The five books of Moses are a.k.a. The Pentateuch,
the Books of the Law, the Law, and the Torah
- “…despite all the arguments made against Mosaic authorship/editorship, the traditional view [that Moses wrote the Pentateuch] is still as critically tenable as any of the others.” J.D. Douglas et al. 1
- “..there is hardly a biblical scholar in the world actively working on the [authorship] problem who would claim that the Five Books of Moses were written by Moses.” R.E. Friedman. 2
- “…it has long been recognized that…[Moses] cannot have been the author, and that the Pentateuch is in fact anonymous.” D.J.A. Clines. 3
Genesis, Exodus, Leviticus, Numbers and Deuteronomy are sometimes referred to as:
- the “Five Books of Moses,” because the writings themselves identify the author as Moses, or
- the “Pentateuch,” a Greek term meaning “pente (5) teuchos (volumes),” or
- the “Books of the Law“, or
- the “Torah” (a Hebrew word meaning “instruction“)
These books were originally written as a single unbroken scroll. Sometime before the 2nd Century BCE, it was divided into the 5 books that we see today.
What does the Bible itself say about authorship of the Pentateuch?
There are about two dozen verses in the Hebrew Scriptures and one dozen in the Christian Scriptures which state or strongly imply that Moses was the author. Consider the following passages from the New Living Translation (NLT):
- Passages in the Pentateuch itself:
- Exodus 17:14 “Then the Lord instructed Moses, ‘Write this down as a permanent record…‘”
- Exodus 24:4 “Then Moses carefully wrote down all the Lord’s instructions.”
- Exodus 34:27 “And the Lord said to Moses, ‘Write down all these instructions, for they represents the terms of my covenant with you and with Israel.‘”
- Leviticus 1:1 “The Lord called to Moses from the Tabernacle and said to him, ‘Give the following instructions to the Israelites…‘”
- Leviticus 6:8 “Then the Lord said to Moses, ‘Give Aaron and his sons the following instructions…‘”
- Deuteronomy 31:9 “So Moses wrote down this law and gave it to the priests.”
- Deuteronomy 31:24-26 “When Moses had finished writing down this entire body of law in a book…“
- Passages elsewhere in the Hebrew Scriptures:
- Joshua 1:7-8 “…Obey all the laws Moses gave you.“
- Joshua 8:31-34 “He followed the instructions that Moses the Lord’s servant had written in the Book of the Law…“
- Joshua 22:5 “…obey all the commands and the laws that Moses gave to you.“
- 2 Chronicles 34:14 “…Hilkiah the high priest…found the book of the Law of the Lord as it had been given through Moses.“
- Passages in the Gospels which show that Jesus and John the Baptizer believed Moses to be the author:
- Matthew 19:7-8 “…why did Moses say a man could merely write an official letter of divorce and send her away?”, they asked. Jesus replied, ‘Moses permitted divorce…‘”
- Matthew 22:24 “Moses said, ‘If a man dies without children…‘”
- Mark 7:10 “For instance, Moses gave you this law from God…“
- Mark 12:24 “…haven’t you ever read about this in the writings of Moses, in the story of the burning bush…“
- Luke 24:44 “…I told you that everything written about me by Moses and the prophets and in the Psalms must all come true.“
- John 1:17 “For the law was given through Moses…“
- John 5:46 “But if you had believed Moses, you would have believed me because he wrote about me. And since you don’t believe what he wrote, how will you believe what I say?“
- John 7:23 “…do it, so as not to break the law of Moses…“
- Passages elsewhere in the Christian Scriptures:
- Acts 26:22 “…I teach nothing except what the prophets and Moses said would happen…“
- Romans 10:5 “For Moses wrote…“
But nowhere in the Bible is it specifically stated that Moses wrote the entire Pentateuch. Even if one believes in the inerrancy of the Bible, a case can be made that he authored only parts of the Torah, and that other writers added sections of their own and/or edited the resultant text.
Beliefs of conservative theologians:
Ancient Jewish and Christian writers, such as Ecclesiasticus, Josephus, Philo, and Origen were essentially in full agreement that the Pentateuch was written solely by Moses. The Mishnah and the Talmud also confirm this. Tradition during the first millennium of Christian history agrees with this belief. 4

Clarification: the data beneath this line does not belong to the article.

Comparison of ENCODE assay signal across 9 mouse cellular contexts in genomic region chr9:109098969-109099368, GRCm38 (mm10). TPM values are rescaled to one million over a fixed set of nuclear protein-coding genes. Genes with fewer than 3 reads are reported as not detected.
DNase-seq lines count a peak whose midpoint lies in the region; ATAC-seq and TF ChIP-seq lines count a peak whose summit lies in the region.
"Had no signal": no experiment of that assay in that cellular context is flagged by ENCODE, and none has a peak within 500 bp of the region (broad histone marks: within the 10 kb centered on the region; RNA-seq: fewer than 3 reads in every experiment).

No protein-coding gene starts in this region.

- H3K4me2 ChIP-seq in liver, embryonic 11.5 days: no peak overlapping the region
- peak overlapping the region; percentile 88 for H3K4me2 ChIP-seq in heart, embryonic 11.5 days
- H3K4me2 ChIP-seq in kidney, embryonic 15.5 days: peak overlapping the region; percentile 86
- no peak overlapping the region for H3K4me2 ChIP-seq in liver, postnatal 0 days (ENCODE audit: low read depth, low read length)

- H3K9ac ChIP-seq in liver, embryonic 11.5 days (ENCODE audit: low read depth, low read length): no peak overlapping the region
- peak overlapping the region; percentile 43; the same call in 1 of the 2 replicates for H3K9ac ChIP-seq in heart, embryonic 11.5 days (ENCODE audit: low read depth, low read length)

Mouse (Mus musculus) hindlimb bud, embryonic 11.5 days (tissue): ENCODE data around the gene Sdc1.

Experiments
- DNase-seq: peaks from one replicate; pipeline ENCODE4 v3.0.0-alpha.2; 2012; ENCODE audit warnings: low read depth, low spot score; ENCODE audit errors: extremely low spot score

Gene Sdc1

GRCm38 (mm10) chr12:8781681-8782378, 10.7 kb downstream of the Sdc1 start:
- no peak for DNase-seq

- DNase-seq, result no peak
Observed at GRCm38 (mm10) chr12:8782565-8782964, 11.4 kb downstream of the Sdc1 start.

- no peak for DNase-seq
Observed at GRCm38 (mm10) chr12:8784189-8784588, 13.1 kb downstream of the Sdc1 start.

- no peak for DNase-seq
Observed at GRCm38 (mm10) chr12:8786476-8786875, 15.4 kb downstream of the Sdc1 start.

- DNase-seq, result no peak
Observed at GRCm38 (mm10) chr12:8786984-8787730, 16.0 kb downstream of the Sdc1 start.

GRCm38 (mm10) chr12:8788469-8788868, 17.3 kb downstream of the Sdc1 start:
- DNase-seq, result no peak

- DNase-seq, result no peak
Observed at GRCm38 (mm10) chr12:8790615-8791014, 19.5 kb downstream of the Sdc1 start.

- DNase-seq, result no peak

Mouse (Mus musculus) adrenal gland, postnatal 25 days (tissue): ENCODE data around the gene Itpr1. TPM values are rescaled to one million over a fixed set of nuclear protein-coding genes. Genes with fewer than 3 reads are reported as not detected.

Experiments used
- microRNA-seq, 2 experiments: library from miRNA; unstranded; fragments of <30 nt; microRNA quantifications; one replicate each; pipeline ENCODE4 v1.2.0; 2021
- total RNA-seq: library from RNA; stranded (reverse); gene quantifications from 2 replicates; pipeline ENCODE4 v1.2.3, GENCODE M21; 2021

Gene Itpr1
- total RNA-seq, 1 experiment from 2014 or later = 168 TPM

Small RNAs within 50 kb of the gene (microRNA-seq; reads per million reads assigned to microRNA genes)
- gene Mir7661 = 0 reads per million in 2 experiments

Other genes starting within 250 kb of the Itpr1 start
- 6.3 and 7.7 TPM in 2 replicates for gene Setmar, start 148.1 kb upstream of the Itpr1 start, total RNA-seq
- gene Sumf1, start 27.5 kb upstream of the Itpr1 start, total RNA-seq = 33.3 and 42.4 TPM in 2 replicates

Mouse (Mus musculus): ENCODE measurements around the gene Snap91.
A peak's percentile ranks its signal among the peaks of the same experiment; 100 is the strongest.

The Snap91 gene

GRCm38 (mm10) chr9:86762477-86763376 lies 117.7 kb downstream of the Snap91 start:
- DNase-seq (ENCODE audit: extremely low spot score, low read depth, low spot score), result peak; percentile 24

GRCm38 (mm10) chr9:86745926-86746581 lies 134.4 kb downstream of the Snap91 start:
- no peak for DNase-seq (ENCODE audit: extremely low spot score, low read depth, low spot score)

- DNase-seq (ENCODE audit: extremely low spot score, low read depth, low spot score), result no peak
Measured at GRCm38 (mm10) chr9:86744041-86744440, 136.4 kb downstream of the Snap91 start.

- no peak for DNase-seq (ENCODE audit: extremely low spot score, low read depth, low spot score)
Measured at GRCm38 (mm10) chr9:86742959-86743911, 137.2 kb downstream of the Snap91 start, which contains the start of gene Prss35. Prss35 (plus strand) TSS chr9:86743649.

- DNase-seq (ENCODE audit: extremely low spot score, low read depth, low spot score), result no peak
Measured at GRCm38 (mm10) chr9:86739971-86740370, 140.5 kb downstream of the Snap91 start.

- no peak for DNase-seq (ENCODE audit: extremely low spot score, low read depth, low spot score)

Many present-day Fundamentalists and other Evangelical Christians continue to believe that Moses wrote the entire Pentateuch:
- P.N. Benware states that “Moses was the human author of Genesis and the other books of the Pentateuch …These five ‘books of the law’ were written by Moses alone, with the exception of Deuteronomy 34, which records the death of Moses… The Pentateuch, therefore, is an inspired, inerrant, authoritative document written by the man Moses.” 5
- The authors of the New Commentary on the Whole Bible state that “The education Moses would have received as the adopted grandson of Pharoh specially qualified him for the task of compiling and writing the Pentateuch.“ 1
- Larry Richards states: “Moses wrote or supervised the writing of the bulk of the Pentateuch and …these books are rightly viewed as both a divine revelation and an accurate, eyewitness account of events described as happening in Moses’ lifetime.” 6
- J.W. Hayford writes: “Jewish tradition lists Moses as the author of Genesis and of the next four books….we notice a number of loanwords from Egyptian that are found in Genesis, a fact which suggests that the original author had his roots in Egypt, as did Moses.” 7
Since conservative Christians believe in the inerrancy (freedom from error) of the Bible, the matter of authorship is settled and is not open to debate. Moses wrote at least the vast majority of the Pentateuch. Some suggest that he authored all five books, and that the account of his death and burial was a prophecy by Moses. However, some Fundamentalist and other Evangelical Christians have deviated from traditional Christian teachings. They believe that selected passages were written by persons other than Moses. Some of these writings are referred to as “post-Mosaica” (material that was added after Moses’ death). Others are called “a-Mosaica” (material that could have been written at the time of Moses but which could not reasonably be attributed to him).
Fundamentalists and other Evangelical Christians generally believe that Moses wrote all or most of the five books after the Israelite’s exodus from Egypt, but before they entered Canaan. This would date the writing to the 40 year period when the Israelites were wandering through the desert, circa 1450 BCE.
Beliefs of mainline and liberal theologians:
They generally accept the “Documentary Hypothesis” which asserts that the Pentateuch was written by a group of four authors, from various locations in Palestine, over a period of centuries. 8 Each wrote with the goal of promoting his/her own religious views:
- J: a writer who used JHWH as the “unpronounceable name of God.” It is often translated as Jehovah.
- E: a writer who used Elohim as the divine name.
- D: the author of the book of Deuteronomy.
- P: a writer who added material of major interest to the priesthood.
Finally, a fifth individual was involved :
- R: a redactor who shaped the contributions of J, E, P and D together into the present Pentateuch.